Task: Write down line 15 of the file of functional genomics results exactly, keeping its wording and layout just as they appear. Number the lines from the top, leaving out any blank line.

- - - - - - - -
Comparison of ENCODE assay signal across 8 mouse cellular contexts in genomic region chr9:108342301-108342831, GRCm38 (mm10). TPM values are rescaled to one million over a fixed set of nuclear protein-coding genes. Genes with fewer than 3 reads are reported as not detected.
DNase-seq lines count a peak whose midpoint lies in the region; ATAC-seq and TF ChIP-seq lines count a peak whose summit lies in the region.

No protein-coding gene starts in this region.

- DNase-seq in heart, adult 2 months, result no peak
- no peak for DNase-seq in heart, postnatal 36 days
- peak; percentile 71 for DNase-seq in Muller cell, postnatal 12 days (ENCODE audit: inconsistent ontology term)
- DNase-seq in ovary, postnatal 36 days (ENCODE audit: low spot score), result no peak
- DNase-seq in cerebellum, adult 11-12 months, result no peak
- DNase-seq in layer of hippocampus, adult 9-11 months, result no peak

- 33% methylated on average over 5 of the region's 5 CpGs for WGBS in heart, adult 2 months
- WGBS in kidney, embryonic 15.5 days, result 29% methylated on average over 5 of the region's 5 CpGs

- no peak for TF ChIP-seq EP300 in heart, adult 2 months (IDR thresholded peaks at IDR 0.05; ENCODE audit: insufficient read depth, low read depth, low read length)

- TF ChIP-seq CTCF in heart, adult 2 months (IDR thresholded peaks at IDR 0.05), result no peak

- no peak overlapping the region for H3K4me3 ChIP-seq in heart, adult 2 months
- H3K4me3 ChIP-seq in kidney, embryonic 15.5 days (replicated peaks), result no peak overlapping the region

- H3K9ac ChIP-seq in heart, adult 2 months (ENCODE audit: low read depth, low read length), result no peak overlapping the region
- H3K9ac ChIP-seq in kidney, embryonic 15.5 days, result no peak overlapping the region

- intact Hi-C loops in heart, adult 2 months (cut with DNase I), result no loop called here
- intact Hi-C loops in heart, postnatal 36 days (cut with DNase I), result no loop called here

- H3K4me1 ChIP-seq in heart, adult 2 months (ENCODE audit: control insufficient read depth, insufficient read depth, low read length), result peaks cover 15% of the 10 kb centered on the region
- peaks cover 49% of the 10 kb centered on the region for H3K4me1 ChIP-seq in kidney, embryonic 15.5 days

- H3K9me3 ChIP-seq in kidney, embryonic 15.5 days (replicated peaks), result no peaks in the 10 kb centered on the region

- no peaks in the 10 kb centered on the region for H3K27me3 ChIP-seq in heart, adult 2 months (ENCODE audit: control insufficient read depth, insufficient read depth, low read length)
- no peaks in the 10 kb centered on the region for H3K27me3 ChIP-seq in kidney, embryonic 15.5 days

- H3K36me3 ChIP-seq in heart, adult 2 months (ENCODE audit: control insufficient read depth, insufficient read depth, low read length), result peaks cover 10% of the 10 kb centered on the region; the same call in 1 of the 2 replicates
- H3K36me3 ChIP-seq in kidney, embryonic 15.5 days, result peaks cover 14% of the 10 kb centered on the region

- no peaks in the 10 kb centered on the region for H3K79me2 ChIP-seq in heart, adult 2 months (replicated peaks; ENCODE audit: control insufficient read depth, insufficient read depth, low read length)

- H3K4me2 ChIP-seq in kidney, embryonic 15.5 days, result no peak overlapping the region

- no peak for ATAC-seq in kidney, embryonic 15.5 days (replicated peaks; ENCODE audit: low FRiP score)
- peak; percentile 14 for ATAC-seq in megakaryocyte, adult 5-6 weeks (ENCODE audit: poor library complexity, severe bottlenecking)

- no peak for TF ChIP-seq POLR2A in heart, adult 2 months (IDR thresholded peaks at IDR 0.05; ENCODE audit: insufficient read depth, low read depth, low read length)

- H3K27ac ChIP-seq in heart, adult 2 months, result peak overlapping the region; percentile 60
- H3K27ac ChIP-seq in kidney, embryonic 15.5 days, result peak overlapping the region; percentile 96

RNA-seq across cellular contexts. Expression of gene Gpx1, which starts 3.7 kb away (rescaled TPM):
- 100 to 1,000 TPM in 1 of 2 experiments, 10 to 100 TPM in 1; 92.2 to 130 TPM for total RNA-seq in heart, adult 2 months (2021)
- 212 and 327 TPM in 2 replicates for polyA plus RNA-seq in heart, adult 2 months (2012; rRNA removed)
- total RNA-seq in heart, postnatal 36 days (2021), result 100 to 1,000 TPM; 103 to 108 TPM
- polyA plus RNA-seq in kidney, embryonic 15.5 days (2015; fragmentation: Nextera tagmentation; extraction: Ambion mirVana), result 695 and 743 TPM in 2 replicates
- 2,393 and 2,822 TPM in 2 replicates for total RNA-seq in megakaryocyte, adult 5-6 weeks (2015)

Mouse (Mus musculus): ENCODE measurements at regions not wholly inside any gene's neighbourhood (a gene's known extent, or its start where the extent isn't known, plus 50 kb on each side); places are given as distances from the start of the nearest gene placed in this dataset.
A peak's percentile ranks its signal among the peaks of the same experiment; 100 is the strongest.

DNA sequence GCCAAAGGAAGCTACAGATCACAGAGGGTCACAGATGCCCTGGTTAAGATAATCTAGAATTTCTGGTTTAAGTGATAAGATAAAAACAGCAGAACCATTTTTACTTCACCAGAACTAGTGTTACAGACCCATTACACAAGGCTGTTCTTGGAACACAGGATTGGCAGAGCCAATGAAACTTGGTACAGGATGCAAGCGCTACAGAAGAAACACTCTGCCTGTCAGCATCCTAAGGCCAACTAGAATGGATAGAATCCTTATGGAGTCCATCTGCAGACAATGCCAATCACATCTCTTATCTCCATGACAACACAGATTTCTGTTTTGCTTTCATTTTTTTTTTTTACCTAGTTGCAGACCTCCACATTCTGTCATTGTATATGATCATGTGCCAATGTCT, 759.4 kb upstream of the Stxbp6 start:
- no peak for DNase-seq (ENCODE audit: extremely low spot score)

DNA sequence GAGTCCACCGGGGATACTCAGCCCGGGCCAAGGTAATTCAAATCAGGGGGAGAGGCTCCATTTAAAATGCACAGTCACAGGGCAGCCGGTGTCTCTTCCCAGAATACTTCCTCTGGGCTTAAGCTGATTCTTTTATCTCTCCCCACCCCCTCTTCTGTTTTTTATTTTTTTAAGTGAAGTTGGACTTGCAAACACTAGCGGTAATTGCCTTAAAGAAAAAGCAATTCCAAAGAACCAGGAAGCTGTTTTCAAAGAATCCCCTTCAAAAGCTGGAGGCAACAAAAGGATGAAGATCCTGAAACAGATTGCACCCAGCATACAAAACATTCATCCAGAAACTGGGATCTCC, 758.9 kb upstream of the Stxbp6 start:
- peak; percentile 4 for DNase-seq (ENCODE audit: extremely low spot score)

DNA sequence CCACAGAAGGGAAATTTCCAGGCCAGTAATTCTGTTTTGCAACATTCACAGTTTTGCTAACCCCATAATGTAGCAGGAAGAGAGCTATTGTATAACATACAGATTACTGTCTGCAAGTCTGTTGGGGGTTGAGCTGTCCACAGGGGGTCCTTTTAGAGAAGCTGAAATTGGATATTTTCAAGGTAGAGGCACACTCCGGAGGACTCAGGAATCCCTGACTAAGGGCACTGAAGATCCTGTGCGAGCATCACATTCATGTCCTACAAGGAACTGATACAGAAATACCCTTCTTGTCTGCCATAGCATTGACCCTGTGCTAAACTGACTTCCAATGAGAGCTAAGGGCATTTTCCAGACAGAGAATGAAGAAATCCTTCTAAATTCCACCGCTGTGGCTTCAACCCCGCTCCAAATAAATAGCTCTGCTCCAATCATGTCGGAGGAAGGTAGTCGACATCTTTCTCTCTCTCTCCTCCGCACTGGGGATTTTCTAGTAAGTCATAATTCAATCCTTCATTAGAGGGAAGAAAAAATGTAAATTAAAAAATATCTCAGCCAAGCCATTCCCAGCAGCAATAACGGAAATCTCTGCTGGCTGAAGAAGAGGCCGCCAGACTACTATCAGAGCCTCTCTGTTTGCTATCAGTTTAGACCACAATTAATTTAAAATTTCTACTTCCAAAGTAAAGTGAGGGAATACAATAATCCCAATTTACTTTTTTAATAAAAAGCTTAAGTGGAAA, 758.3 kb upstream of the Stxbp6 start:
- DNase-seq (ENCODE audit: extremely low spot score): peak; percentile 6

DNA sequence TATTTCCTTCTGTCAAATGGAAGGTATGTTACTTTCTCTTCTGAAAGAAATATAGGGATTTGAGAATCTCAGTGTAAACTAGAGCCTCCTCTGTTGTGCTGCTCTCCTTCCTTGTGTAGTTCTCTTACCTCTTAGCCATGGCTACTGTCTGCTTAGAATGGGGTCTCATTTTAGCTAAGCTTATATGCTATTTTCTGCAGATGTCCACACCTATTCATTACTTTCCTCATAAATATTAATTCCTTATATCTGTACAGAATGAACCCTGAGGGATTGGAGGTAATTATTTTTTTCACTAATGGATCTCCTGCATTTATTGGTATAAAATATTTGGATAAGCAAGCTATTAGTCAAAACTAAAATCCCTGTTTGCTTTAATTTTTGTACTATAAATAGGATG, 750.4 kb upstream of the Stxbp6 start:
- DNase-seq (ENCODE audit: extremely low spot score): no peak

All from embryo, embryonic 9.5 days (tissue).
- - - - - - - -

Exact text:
- H3K4me3 ChIP-seq in kidney, embryonic 15.5 days (replicated peaks), result no peak overlapping the region